Long-running family-run businesses have codified governance mechanisms in place, namely a board of directors to which the organization is accountable. Family members always hold board seats, but the most successful family business boards are a mix of family and non-family members.
Again, family businesses have to bring in external talent at all levels to succeed long-term. If there are no mechanisms in place to counter the perception of possible nepotism, favoritism, and other family-related challenges, perceived or real, attracting and retaining talent will be a challenge. Potential individual contributor and executive hires need to feel that there is a balance between family influence and outsider objectivity.
“We have a supervisory board, and each branch of the family tree is allowed to send one member, unless the branch already has a member as part of management. For every family member on the board, one external, non-family member is also nominated,” according to the CEO of an American maker of high-performance materials via the Harvard Business Review.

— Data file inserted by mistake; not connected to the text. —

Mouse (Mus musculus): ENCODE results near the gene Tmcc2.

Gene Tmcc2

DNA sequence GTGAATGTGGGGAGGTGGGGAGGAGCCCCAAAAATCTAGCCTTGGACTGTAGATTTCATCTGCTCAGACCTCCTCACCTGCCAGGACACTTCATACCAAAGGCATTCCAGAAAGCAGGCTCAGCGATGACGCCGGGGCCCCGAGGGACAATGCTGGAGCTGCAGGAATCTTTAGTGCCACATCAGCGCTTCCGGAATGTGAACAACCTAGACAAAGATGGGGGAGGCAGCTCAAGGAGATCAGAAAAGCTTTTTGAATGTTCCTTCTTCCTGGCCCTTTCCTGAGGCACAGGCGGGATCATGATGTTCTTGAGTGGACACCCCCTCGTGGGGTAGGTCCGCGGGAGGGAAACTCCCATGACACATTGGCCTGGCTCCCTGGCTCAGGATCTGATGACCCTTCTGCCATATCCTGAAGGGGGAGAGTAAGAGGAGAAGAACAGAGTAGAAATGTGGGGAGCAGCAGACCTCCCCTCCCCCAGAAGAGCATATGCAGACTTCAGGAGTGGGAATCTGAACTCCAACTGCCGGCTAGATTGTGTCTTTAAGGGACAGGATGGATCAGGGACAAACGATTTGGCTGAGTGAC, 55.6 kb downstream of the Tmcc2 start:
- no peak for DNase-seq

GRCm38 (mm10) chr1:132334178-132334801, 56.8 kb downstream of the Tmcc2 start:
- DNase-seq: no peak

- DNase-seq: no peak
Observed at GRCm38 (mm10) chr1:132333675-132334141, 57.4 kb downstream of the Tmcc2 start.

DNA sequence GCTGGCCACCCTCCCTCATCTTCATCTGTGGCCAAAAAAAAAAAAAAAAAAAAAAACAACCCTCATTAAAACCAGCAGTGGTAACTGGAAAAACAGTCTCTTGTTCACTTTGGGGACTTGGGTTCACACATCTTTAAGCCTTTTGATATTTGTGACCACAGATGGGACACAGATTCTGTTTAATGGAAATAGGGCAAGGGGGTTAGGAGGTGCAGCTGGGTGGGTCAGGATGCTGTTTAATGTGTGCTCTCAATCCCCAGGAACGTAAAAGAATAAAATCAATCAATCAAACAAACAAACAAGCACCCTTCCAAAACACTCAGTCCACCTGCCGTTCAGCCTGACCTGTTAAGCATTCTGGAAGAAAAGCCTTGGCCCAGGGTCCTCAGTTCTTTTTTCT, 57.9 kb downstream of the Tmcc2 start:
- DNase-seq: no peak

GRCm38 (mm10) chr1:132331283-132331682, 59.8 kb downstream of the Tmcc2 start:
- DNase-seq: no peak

One can think of this as a “separation of powers,” where one branch has the ability to check the other, creating the perception of fairness and accountability that will be attractive to potential hires. It also builds a sense of fairness among family members.
Even smaller family-owned and -operated businesses can benefit from creating an advisory board representing a mix of family and non-family members. Whether a family business has 200 employees or 15, the benefits of stronger process and governance are the same.
Leveraging the Family Brand
Family businesses that have succeeded across generations know how to leverage the family-run brand to their advantage. Family-run or family-owned and -operated businesses—even just family member-led organizations—tend to be trusted more by customers, clients, and consumers.